High prevalence of anti-hepatitis E virus antibodies in blood donors from South West France
ABSTRACT Cases of autochthonous acute hepatitis E occur in most industrialized countries and are frequent in the South West of France. The prevalence of anti-hepatitis E virus (HEV) IgG antibodies in blood donors in this area was determined. A total of 529 samples from rural and urban blood donors were tested. The overall prevalence was 16.6%, 19.1% of rural donors and 14.2% of urban donors had anti-HEV antibodies (P = 0.13). The antibodies were widely distributed among all age groups and the sex ratio of the anti-HEV positive blood donors was 1.12 (P = 0.57). Hunting was the only pastime or profession associated with a high prevalence of anti-HEV antibodies (P = 0.038). The frequency of anti-HEV antibodies in blood donors could reflect active autochthonous transmission in this area of France. As the risk factors for HEV infection in industrialized countries are still unknown, further studies are needed to clarify the epidemiology of HEV infection in the Midi-Pyrénées region.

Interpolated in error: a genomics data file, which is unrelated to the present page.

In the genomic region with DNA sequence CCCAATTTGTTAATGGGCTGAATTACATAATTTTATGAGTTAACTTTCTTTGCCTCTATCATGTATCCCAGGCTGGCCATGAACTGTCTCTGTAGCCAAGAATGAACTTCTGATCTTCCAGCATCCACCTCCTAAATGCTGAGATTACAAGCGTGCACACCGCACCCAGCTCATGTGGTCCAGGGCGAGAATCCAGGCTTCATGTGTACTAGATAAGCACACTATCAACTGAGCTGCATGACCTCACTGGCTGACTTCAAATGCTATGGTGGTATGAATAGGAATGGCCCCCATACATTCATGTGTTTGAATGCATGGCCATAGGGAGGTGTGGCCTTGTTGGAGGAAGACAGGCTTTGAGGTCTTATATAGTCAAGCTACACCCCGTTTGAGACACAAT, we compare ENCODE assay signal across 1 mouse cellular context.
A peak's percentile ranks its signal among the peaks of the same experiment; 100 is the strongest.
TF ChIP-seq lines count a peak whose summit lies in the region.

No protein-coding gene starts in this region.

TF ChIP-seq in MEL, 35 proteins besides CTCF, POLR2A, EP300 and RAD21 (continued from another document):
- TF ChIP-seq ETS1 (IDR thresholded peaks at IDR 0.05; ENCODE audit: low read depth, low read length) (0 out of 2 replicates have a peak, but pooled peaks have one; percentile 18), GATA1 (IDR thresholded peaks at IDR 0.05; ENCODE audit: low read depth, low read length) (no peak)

- SourceAvailable from: Catia Tagliacarne
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- "There is evidence indicating that HEV-3 infection can be transmitted by undercooked offal or meat, which highlights the zoonotic nature of the infection (Hoofnagle et al., 2012). The prevalence of HEV antibodies is high in developed countries (21% in the US and 7% in Europe, with a maximum of 16% in the area of Toulouse in France) (Kuniholm et al., 2009; Mansuy et al., 2008), thus suggesting a possibly low rate of symptomatic infections associated with genotype 3. In Italy, the prevalence of anti-HEV antibodies is 3–6%, with autochthonous (not travel related) cases mainly due to genotype 3 representing about 16% of the annually reported cases (Romano et al., 2013). "